The defendant reasoned that since the lesion was a classic seborrheic keratosis, it was not necessary to document all the reasons that it was not a melanoma. The issue of whether the original lesion was a melanoma and thus the original site of the malignancy proved to be a battle between the expert witnesses.

The plaintiffs’ experts reasoned that since primary malignant melanoma of the bladder is extremely rare — with only five to 10 documented cases in medical history — the probabilities strongly favored the conclusion that the urinary cancer represented a metastasis.

The defense experts argued that if the bladder tumors metastasized from the skin lesion, the work-up by the oncologist would have shown positive results from the PET and CT scans and two resections of skin lesions. All results from the comprehensive testing to determine the source of the melanoma were negative, including negative findings for axilla or groin lymph node involvement. It was also stated that metastatic melanoma from an unknown site occurs in 1 to 15 percent of cases.

A dermatopathologist involved in the subsequent work-up — who examined tissue later removed from the site of the treated lesion — concluded that he could not definitively state what type of lesion had previously been present and treated.

Due to the weaknesses in the medical record documentation, the testimony of the pathologist, and the fact that the primary site of the melanoma could not be identified with certainty, the case was settled on behalf of the family physician.

Risk management considerations
The absence of documentation about the lesion during the visit when the second cryotherapy treatment was performed created a weakness for the defense. All experts agreed that if cryotherapy is performed on any lesion, it should be documented.

Upon questioning, the family physician could not recall the office visits or the reason he treated the patient’s lesion. When documentation in the medical record is absent or brief, the physician’s credibility and accuracy may be questioned.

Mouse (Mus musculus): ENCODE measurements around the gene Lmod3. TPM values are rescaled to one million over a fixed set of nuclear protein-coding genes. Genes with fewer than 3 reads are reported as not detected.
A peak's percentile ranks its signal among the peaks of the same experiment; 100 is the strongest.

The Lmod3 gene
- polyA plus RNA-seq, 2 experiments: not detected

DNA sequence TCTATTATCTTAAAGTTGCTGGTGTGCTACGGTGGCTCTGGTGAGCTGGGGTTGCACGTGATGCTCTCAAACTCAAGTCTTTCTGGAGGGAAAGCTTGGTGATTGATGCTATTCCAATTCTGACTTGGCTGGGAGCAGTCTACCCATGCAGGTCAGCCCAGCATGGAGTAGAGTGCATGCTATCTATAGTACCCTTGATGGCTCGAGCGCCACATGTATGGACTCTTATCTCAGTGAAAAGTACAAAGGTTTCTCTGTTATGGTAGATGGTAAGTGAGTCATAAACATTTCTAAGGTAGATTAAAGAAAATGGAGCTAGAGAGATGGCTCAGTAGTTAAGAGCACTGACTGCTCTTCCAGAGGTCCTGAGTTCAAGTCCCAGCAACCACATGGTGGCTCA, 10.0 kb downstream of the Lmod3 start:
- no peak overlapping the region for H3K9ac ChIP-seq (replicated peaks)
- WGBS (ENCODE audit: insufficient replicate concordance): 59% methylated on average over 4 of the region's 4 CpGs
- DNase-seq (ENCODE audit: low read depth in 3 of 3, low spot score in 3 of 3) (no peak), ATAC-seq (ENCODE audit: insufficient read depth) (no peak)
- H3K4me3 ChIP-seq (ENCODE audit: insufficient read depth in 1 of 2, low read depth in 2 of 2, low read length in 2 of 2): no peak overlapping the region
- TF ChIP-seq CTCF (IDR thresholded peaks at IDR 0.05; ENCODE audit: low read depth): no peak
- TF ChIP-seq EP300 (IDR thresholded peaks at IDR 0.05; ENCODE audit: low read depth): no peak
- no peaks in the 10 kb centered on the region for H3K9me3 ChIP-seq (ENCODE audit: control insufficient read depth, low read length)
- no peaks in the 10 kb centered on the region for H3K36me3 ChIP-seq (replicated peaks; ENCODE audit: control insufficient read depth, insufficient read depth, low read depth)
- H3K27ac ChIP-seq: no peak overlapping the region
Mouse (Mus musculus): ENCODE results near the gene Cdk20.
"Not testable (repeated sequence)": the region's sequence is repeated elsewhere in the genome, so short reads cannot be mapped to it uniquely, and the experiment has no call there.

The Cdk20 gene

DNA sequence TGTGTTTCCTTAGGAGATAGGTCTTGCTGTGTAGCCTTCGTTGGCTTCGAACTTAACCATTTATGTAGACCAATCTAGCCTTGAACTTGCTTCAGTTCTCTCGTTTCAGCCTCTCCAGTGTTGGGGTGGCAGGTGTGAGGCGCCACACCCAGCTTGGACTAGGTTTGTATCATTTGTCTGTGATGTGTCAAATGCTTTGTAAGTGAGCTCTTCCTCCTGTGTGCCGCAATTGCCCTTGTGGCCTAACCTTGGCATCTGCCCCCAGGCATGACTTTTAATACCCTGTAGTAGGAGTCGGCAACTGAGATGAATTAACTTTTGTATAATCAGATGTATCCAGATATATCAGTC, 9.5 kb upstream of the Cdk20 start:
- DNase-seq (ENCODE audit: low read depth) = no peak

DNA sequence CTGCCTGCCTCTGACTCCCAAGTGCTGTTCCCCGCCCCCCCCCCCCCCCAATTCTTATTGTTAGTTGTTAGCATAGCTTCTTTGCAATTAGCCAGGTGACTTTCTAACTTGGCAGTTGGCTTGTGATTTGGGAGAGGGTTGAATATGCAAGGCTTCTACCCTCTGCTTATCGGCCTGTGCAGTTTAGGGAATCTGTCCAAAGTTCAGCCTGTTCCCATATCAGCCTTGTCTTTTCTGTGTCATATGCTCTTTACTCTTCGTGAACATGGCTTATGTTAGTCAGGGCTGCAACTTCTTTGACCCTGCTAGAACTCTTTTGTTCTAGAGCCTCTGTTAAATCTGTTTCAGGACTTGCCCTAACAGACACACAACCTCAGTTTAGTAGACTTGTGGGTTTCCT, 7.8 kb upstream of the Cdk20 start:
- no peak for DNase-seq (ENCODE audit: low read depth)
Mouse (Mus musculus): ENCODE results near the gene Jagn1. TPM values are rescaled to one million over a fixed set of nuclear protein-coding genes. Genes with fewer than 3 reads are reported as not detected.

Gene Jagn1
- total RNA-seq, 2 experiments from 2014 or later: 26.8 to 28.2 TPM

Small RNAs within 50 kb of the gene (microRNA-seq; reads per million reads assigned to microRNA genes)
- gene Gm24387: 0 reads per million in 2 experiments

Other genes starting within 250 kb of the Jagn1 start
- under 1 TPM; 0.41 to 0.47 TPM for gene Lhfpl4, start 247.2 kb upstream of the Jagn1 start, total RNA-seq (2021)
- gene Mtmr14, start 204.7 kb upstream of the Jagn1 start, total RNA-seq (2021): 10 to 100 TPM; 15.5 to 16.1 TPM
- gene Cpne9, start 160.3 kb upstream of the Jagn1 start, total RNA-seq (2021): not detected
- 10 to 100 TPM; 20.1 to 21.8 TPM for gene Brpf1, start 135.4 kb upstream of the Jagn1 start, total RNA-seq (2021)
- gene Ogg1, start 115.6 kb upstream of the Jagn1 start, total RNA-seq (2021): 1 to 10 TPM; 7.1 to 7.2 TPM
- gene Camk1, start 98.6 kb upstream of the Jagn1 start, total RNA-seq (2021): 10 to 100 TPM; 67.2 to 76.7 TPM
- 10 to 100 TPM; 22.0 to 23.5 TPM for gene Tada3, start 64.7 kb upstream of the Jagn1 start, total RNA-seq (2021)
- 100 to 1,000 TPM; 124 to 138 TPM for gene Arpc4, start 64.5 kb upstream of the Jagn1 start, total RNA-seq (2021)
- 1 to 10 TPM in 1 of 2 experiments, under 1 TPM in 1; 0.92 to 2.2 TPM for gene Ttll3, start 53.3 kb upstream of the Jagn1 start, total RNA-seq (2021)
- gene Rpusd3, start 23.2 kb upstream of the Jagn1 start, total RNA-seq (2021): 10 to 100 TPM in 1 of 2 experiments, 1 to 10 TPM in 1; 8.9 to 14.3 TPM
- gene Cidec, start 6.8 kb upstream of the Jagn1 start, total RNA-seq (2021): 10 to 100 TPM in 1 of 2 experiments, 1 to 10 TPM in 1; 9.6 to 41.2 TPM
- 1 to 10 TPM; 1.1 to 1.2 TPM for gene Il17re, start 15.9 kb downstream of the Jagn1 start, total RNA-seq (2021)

The Texas Administrative Code Section 165.1 defines the Texas Medical Board rules for medical record keeping. The documentation requirements for each patient encounter in maintaining an “adequate” medical record includes the reason for the encounter with relevant history, physical examination findings, an assessment, clinical impression or diagnosis, and plan of care. 1


1. Texas Medical Board Rules. Texas Administrative Code Title 22, Part 9, Chapter 165, Section 165.1.


This closed claim study is published as an information and educational service. The information and opinions in this study should not be used or referred to as primary legal sources or construed as establishing medical standards of care for the purposes of litigation, including expert testimony. The standard of care is dependent upon the particular facts and circumstances of each individual case and no generalizations can be made that would apply to all cases. The information presented should be used as a resource, selected and adapted with the advice of your attorney. It is distributed with the understanding that neither Texas Medical Liability Trust nor its affiliates are engaged in rendering legal services.